The scene: Frodo has just discovered Gollum’s treachery, barely escaped Shelob, the giant spider, alienated Sam Wise, his loyal companion. Covered in spider webs, he staggers around Cirith Ungol in the depths of despair. How is he going to make it to Mount Doom? He is exhausted, alone, and far from home. The weight of the Ring is heavy around his neck and fills him with existential angst. He falls to the ground and enters a vision of Lothlorien, the Golden Wood, where he first encountered Galadriel, the Lady of the Woods. She returns to him in the vision. Holds out her hand, pulls him to his feet, smiles and says:
If you do not find a way, Frodo Baggins, than know one will (Return of the King).
I love the transpersonal metaphor of this scene from the film, as well as this particular line of Lady Galdriel’s ( played by Cate Blanchette ). It has stuck and worked in my psyche for years. I am very good at starting stories and creating the set up. I have four “working” book manuscripts right now. But each one has stopped at about page 60 when the set up ends, and the plunge into the main story must begin. Decisions need to be made, but I enter a state of existential angst. What if I make the wrong decision? What is the whole purpose? What if it sucks? What if I can’t do this? What if it all falls apart? Which one should I focus on? Do I even have the ability, or right? Do I have enough time in my remaining life to write this?
This internal dialogue is maddening, and I give up and think I should just write something simple. Easy. Something I can sell quick. Like Romance. I am fifty-two, how long is this going to take? But even “easy” is hard. Writing a story, any good story, is hard, and takes time. No matter the genre or scope. Even Romance.
And so, each attempt at all of my large fiction projects ultimately brings me to my own Cirith Ungol. I’m tired. I’m over worked and under paid. Life just won’t get out of the way so I can THINK. I’m too old to start a career as a writer. I have too many psychological hang-ups from PTSD with its built in amenities of anxiety and panic. I don’t have the skill or the time to write what I really want to write. I missed the boat way back in my twenties and thirties, even forties for God’s sake and so forth. Despair sets in. Sound familiar?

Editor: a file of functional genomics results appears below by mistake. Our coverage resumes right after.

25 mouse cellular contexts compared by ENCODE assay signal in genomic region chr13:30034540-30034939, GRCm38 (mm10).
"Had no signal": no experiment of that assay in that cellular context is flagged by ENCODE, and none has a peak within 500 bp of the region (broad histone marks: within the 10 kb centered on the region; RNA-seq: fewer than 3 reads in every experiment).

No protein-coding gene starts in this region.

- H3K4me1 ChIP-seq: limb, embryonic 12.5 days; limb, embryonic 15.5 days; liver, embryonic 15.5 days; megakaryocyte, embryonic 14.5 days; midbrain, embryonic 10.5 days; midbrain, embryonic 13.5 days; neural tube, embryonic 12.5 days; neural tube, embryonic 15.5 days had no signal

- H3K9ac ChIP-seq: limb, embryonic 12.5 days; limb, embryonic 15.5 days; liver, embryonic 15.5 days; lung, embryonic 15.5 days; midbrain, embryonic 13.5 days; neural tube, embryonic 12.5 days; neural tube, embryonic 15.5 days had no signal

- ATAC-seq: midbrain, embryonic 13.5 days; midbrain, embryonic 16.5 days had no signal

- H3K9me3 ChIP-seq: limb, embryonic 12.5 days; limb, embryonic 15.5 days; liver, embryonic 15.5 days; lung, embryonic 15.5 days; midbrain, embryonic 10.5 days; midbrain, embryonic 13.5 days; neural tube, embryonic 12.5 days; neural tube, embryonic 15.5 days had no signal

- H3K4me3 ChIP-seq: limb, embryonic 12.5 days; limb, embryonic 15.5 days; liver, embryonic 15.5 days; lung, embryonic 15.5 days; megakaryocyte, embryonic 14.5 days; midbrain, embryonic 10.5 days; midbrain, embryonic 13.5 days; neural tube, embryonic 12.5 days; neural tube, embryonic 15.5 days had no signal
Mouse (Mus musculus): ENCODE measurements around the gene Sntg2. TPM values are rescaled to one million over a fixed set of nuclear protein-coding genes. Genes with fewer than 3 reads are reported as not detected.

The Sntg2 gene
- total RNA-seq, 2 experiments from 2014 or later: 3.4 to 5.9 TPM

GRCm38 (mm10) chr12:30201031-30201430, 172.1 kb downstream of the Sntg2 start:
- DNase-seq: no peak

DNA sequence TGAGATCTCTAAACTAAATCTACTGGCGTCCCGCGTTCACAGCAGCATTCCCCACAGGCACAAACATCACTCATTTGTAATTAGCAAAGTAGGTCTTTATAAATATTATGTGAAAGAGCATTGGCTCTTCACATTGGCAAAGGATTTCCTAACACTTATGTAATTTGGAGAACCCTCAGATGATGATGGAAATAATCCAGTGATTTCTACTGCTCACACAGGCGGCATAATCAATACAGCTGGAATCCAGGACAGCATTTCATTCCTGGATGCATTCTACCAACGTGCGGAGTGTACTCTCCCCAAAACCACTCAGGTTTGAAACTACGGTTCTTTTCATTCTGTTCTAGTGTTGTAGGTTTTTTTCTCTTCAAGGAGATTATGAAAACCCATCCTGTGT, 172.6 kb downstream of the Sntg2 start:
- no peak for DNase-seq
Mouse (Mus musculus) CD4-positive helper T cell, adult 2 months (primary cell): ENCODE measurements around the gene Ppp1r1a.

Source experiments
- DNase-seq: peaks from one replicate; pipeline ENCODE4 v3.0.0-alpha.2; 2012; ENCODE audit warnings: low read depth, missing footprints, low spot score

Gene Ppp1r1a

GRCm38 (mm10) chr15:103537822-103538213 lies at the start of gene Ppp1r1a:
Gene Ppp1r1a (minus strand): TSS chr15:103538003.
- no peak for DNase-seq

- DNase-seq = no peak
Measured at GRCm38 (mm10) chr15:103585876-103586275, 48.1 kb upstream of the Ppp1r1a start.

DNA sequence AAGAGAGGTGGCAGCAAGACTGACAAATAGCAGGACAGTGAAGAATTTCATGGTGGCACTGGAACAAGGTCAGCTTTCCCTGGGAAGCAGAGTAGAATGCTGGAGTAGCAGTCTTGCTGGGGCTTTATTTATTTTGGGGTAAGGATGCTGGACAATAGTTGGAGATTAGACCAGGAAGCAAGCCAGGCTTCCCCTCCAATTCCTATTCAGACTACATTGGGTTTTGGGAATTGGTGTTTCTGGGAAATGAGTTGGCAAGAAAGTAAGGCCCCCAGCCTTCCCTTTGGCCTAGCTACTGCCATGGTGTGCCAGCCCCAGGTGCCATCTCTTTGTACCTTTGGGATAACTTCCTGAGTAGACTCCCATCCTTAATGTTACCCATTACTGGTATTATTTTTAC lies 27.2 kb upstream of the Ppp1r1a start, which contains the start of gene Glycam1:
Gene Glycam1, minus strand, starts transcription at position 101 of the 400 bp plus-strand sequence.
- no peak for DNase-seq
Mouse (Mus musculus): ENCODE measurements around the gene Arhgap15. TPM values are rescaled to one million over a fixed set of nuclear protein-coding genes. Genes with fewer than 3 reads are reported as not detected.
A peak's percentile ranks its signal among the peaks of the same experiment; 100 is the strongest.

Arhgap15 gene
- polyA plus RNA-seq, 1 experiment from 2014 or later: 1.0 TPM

One of the advantages of starting a career as a writer when we are older – especially if we have been psychologically wounded – is that we know ourselves well, and the stink of our internal Shelob. We also know that there is no more “someday I’ll be a writer” because someday is NOW. We also know that if we do not find a way, then no one will. We bring strength, wisdom and depth to our writing. We truly have “something to say” and the World needs us and our stories. Especially within genre fiction. Genre has the potential of delivering sustenance rather than just gratuitous fluff. While literature “betters the mind”, good genre: fantasy, sci-fi, romance, horror, mystery etc., feeds the soul. The combination of the two: magic.
When we despair about being “too old” to write anything of value or publishability, or when Shelob pays a visit, or when we just hit that wall of existential angst, let us remember Lady Galadriel’s wisdom. Tolkien, among many other substantial writers, was “old” when he wrote his stories. What would the world be like without him? Surely spending the precious commodity of our remaining years writing stories is worth the pain, time and angst. And so, we must find a way.
Thanks for reading.
The Lord of the Rings: Return of the King. Dir. by Peter Jackson. Performance by Cate Blanchette and Elijah Wood. New Line Cinema. 2013. DVD.
Vanderstelt, Jerry, artist. “Galdriel and Frodo”. Mar. 8, 2013, Retrieved from http://www.thelandofshadow.com/jerry-vanderstelt-gives-galadriel-and-frodo/.